Gaming fascinates me, no surprise there. What I find the most interesting, though, is how it makes people think. For centuries, interactive media has been limited to sports and certain relatively rare forms of verbal storytelling and theatre. What video games have introduced is a new way to entertain ourselves, which requires a new way of thinking. We have long made games out of tasks, and I find it fascinating how games straddle these two core human tendencies– play and storytelling.
On top of this, games themselves leverage the way our brains work in a number of creative ways. When I first got interested in game design, I was convinced that the psychological tricks and behind-the-curtain sleight of hand in games was intentional, and fully thought out by the game’s developers. Once I spent time in the industry, I discovered that this was not necessarily the case, at least not consciously. The psychology of games is a sort of intuition among many developers, rather than an explicit set of goals.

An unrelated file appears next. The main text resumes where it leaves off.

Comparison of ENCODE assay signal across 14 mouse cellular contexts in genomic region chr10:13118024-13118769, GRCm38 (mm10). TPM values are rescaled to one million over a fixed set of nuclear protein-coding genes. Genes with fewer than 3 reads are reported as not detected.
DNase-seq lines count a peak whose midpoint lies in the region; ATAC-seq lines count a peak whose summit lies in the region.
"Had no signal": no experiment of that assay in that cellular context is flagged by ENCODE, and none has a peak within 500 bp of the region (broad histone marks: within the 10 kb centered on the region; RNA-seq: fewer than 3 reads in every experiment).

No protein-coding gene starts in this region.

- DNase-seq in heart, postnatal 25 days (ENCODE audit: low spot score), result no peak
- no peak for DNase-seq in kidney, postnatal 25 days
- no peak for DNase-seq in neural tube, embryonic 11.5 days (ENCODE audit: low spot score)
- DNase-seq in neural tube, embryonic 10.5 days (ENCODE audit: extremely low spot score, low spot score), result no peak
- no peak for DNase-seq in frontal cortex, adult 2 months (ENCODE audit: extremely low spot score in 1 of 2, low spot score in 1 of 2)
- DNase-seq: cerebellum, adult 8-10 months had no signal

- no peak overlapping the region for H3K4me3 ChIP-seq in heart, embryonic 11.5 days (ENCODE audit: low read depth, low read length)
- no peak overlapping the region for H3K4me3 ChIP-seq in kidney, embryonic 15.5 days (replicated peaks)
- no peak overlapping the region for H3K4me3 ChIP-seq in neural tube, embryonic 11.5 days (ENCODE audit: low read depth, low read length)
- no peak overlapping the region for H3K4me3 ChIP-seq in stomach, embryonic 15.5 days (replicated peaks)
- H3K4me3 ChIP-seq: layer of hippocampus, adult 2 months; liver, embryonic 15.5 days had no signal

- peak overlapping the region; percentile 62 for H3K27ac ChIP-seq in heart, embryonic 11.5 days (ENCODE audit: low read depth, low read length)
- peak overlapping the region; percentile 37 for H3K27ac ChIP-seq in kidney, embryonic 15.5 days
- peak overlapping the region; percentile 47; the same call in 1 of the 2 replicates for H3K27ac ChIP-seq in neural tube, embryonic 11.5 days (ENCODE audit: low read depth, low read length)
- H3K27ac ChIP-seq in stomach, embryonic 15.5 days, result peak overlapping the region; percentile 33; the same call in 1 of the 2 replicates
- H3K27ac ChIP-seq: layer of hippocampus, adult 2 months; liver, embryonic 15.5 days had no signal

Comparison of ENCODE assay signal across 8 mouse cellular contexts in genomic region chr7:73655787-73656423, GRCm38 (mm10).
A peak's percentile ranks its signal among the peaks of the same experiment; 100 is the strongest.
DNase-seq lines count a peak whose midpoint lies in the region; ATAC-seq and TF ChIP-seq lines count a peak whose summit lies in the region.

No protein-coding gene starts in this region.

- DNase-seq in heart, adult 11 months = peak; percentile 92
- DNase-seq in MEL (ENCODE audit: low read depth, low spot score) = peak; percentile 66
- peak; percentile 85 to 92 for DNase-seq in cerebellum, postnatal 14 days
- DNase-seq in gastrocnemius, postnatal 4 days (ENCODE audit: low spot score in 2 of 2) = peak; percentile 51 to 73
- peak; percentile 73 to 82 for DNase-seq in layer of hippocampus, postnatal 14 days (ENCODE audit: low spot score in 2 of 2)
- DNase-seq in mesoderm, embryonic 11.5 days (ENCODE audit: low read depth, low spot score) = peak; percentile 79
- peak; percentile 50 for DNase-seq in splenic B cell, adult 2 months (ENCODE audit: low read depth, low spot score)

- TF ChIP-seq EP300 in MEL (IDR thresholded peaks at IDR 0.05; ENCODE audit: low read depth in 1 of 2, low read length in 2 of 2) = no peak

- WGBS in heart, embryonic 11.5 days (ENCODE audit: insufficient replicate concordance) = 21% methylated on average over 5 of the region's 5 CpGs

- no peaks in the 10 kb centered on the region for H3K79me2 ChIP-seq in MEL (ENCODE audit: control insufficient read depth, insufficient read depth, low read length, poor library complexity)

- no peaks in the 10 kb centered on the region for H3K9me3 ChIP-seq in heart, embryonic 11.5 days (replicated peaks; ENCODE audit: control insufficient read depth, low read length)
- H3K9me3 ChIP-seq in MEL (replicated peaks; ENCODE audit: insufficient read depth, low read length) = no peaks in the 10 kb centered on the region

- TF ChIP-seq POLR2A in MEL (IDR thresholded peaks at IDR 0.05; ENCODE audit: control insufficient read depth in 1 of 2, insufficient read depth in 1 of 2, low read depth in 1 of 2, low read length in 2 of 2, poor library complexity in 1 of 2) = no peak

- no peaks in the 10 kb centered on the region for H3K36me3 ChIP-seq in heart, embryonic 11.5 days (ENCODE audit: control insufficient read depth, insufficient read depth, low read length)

My education taught me to codify these sorts of things, and so it’s interesting to me that this intuition among devs and unspoken expectation among players exist in a sort of ephemeral state, understood but rarely spoken of. As I can, I’m interested in trying to put words and thoughts behind these intuitions, to better structure the ideas that make great games.